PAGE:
6 Ways To Expand Your Sound for Under $100

Everybody has a budget. The holiday season is fast approaching, and here at Reverb, we're all about helping you find new sounds without taking padding away from your pockets. The leaves are changing -- your sound should too.

Whether you’re a guitar player, a bassist, a drummer, or a synth nerd, we’ve hit on a couple of inexpensive ways to improve your developing sound.

1. TC Electronic Ditto Looper

A loop pedal is the perfect tool for any instrumentalist. It can transform your simple solo set into a swell of multiple and varied soundscapes just as easily as it can add an extra few layers of dynamism to your full band’s show. Not to mention that practicing along with a looper is an invaluable way to test out new tunes without coordinating a band practice.

TC Electronic’s Ditto Looper is everything you want in a loop pedal without the unnecessary frills and distractions that come along with its competitor’s. One switch to operate and one knob for volume keep the footprint of this pedal small, making it the perfect addition to any board.

2. Big Fat Snare Drum

Drummers are often looking for ways to beef up their relatively high-pitched ringing snare drums. Oftentimes, their first turn is toward inconvenient rings, tape, and gels to try and achieve that deep, vintage growl. The Big Fat Snare Drum is a better solution without all of the extra hassle.

With its unique mixture of plastic and rubber, the Big Fat Snare Drum lowers and warms the tone of your previously high-pitched snare. Convenience is king, and the BFSD delivers with a design that is easily engineered to sit right on top of your snare skin. Forget the inconvenience of gels, tape, or lugging a second drum to your shows. Slap one of these on your snare and call it day.

3. MXR Dyna Comp

Every guitarist (and bassist) should consider adding a compressor to their rig. It can be an invaluable addition that drastically improves your sound. That being said, a more transparent or neutral compressor is usually going to run you over $100. The Xotic SP Compressor is a good option for just over that price point.

If you’re trying to stay under $100, MXR’s Dyna Comp is a very compelling option. This pedal is definitely not a transparent compressor, as it really colors your tone beyond the stabilization of your EQ. But if Nashville-style chicken pickin’ is your thing, you won’t be happier with anything else.

4. Teenage Engineering Pocket Operator Series

Whether you’re just getting into synths or are looking for an extremely affordable and portable option, Teenage Engineering’s Pocket Operator series is the perfect place to start. These six calculator-sized mini synths were designed intuitively with a small screen that supports a variety of cool animations and a surprising number of useful features.

The Factory model is for keys melodies and houses 16 onboard effects and a 16-step arpeggiator. The Sub model is specifically a bass synthesizer that adds 15 bass sounds that can all be modified with the 16 onboard effects. The Rhythm model is the standard drum machine and the Office model is the noise percussion drum machine, both housing another 16 individually synthesized drum sounds. The Arcade model features chord control, and the Robot model is the live synth. All of these synths feature a 16-step sequencer, parameter locks, and a built-in speaker.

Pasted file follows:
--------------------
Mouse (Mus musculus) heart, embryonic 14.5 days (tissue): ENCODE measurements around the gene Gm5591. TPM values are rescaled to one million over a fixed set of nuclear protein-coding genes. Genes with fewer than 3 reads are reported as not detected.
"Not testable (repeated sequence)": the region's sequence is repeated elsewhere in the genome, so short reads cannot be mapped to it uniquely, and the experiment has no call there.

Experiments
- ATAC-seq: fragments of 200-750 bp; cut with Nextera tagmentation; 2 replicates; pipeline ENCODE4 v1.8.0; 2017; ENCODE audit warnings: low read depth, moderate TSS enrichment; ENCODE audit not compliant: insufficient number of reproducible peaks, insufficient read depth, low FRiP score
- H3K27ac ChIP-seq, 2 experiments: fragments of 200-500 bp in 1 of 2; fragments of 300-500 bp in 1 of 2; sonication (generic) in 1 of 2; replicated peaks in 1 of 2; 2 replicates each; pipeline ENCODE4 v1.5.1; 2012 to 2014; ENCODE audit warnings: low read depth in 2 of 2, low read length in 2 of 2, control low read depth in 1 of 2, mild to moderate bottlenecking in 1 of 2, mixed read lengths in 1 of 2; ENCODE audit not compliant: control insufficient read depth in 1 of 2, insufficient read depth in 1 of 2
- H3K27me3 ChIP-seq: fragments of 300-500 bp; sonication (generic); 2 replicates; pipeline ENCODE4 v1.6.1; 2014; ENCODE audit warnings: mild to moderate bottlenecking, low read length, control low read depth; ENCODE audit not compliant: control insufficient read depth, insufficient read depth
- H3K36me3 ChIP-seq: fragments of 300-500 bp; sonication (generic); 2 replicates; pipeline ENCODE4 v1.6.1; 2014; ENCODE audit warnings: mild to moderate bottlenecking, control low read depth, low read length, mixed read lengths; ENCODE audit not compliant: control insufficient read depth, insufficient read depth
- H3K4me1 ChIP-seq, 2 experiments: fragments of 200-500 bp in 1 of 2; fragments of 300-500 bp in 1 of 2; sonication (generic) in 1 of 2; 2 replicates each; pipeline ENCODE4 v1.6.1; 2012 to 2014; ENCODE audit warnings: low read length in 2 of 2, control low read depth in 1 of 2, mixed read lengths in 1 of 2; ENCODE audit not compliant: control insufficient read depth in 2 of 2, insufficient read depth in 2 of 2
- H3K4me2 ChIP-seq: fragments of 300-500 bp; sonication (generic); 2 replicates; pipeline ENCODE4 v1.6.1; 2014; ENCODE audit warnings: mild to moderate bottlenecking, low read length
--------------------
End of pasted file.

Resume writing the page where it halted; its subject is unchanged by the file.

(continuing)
5. JHS Little Black Buffer

Effects pedals are the gift that keeps on giving. The more you add to your pedalboard, the more dynamic your tone becomes. But what about when you’ve added so many pedals that your signal is getting cloudy and the quality is degrading? Maybe the issue isn’t too many pedals, but the long cable you’re using that causes the loss of that brilliance and treble from your tone. Sound familiar? You need a buffer pedal.

Buffer pedals restore the inevitable loss and degradation of your signal when it’s moving through too many electrical circuits. JHS’s Little Black Buffer is the perfect solution. Its slender casing and knobless design make it easy to slip into that first spot on your signal chain without having to sacrifice too much valuable real estate. If you’re starting to notice that your once bright tone is sounding a little muddy, we suggest you pick up one of these.

6. Heet eBow

When you’re running out of those coveted spots on your pedalboard but still haven’t hit that perfect sound, check out the Heet eBow. This handheld electric bow can be used directly on your guitar strings, using its electromagnetic field to vibrate your strings in place of picking and strumming.

The eBow can be used to tap the strings, brush across a single string at a time, or wave across all of them. Any one of these methods results in a truly infinite sustain. This effect can be used to heavily distort your guitar tone or to imitate woodwinds with the ability to multitrack them. Regardless of what kind of music you play, you can find good use for this truly unique effect.

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